By Irina Slav
The idea of opening up the waters off the coast of Florida to oil and gas drilling has been among the least popular ones of the Trump administration and yet it is still on the table despite opposition from both Democrat and Republican officials in the state and legislators from both parties. Now, it could become a reality if President Trump is willing to risk the loss of an important state in the next elections.
Politico reported this week the Interior Department has been working on a draft plan for offshore oil and gas drilling in the eastern part of the Gulf of Mexico. Citing sources from the energy industry, the outlet’s reporters Zack Colman and Ben Lefebvre noted the area had been included in the acreage to be offered in lease sales under the new five-year lease sale plan by the Interior Department that has yet to be released.
Right now, offshore drilling is against the law in Florida, after the state voted an amendment last year to “ban offshore drilling for oil and natural gas on lands beneath all state waters.” However, as Florida Politics reported earlier this month, a lobby group called Explore Offshore has been set up by the American Petroleum Institute to pursue the goal of changing attitudes about offshore drilling in the Sunshine State.
The proponents of offshore drilling in this part of the Gulf of Mexico are not unprepared. There is no talk of drilling in the shallow waters around Florida, which are protected by the ban that entered into effect with the voting of Amendment 9. Plans are to open up much deeper waters.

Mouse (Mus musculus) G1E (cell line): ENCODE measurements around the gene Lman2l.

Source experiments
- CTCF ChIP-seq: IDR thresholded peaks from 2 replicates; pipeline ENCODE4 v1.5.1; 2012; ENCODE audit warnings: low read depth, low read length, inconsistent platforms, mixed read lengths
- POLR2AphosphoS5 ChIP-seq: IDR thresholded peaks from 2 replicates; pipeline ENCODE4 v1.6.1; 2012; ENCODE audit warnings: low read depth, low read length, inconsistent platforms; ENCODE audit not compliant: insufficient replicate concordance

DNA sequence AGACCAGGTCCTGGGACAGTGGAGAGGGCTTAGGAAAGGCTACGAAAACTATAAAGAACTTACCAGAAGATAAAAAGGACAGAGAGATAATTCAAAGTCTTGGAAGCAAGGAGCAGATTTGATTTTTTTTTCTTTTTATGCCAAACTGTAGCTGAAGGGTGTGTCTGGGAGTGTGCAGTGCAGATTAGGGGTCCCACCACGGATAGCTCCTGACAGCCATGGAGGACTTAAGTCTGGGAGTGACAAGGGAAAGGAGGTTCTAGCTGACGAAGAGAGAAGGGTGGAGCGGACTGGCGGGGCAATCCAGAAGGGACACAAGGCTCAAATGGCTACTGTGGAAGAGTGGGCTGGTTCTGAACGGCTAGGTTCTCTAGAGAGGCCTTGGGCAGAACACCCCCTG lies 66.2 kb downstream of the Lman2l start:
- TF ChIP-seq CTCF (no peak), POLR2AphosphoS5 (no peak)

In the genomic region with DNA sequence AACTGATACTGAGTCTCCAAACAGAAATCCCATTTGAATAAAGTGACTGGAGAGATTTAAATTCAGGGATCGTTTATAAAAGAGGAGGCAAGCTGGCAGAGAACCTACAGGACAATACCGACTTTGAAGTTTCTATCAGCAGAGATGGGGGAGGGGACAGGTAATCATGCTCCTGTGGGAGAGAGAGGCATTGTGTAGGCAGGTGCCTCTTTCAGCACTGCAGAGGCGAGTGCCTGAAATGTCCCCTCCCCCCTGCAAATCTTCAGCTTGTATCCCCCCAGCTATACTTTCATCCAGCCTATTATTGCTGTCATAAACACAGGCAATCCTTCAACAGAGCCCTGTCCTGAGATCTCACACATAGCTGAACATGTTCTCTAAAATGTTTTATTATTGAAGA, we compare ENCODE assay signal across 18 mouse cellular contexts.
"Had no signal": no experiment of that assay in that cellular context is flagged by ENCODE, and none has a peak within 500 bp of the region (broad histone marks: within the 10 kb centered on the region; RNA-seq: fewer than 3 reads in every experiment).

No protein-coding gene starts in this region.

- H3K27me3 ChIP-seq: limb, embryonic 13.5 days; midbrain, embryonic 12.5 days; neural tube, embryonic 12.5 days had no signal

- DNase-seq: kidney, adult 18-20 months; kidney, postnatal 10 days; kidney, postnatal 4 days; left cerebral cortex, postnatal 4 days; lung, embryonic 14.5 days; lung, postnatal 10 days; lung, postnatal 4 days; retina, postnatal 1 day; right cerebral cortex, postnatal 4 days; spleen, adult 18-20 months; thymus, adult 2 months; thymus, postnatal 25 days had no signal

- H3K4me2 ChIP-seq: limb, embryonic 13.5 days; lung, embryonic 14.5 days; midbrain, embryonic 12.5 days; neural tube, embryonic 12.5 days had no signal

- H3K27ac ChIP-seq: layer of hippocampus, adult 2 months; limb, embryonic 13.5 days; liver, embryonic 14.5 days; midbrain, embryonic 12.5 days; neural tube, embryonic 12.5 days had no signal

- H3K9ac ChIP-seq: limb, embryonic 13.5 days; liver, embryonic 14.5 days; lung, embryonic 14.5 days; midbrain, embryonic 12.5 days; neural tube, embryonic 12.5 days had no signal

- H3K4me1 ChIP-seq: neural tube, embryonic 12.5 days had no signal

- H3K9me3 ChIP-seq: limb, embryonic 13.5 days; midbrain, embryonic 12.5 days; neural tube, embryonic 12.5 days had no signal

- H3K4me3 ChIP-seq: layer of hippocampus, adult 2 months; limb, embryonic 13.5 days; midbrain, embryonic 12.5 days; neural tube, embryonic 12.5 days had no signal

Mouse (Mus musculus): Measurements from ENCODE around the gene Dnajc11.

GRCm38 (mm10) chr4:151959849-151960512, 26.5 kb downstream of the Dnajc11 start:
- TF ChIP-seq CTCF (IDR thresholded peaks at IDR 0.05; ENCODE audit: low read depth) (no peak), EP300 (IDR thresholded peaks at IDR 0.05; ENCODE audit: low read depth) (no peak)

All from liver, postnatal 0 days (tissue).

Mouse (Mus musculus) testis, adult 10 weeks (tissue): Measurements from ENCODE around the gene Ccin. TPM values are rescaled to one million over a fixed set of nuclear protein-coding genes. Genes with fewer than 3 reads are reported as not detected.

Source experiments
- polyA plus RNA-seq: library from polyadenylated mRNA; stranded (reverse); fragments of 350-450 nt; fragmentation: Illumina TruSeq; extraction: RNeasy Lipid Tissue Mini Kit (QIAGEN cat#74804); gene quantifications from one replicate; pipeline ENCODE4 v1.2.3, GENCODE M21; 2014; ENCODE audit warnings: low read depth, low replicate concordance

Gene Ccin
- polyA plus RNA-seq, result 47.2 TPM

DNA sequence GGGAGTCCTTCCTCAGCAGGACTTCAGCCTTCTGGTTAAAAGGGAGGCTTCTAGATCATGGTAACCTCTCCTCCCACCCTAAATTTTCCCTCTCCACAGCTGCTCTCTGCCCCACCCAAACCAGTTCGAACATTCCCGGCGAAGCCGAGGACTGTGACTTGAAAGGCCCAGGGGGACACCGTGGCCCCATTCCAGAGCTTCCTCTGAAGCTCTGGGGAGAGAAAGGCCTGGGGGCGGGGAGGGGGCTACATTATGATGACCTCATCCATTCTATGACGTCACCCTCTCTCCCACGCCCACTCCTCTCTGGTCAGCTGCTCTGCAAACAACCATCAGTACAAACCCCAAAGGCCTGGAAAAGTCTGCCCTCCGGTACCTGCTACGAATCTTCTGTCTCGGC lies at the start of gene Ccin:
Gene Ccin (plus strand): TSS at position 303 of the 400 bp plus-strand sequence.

“We’re talking here about federal waters, the outer continental shelf,” a representative of Explore Offshore told Florida Politics. “There is absolutely no possibility of visual access to any of this activity,” Jim Nicholson added.
Florida’s ban on offshore drilling extends 10 miles into the ocean while the administration’s drilling plans envisage leasing blocks at distances of 80 to 120 miles into the ocean. However, tourism—and the potentially adverse effect on tourists from offshore platforms ruining the ocean view—is not Florida’s only concern. The memories of the Deepwater Horizon disaster are still fresh, hence the strong opposition to any drilling in the area.
It is because of this opposition, from both parties and from voters who in 2016 helped send Donald Trump to the White House, that some believe it would be too big a risk to approve a lease sale plan that involves the waters around Florida. In fact, some Republicans told Politico that losing Florida with the approval of the drilling plan could cost Trump a second term in office.
Yet on the other hand, if one state gets off this easily, others will follow. Last year, there was an outcry from coastal states around the United States after Interior Secretary Ryan Zinke exempted Florida from the administration’s drilling plans. If political caution prevails over the energy dominance agenda now, the coastal states will undoubtedly demand to be treated in the same way, which will effectively cancel Trump’s ambitious offshore drilling plans.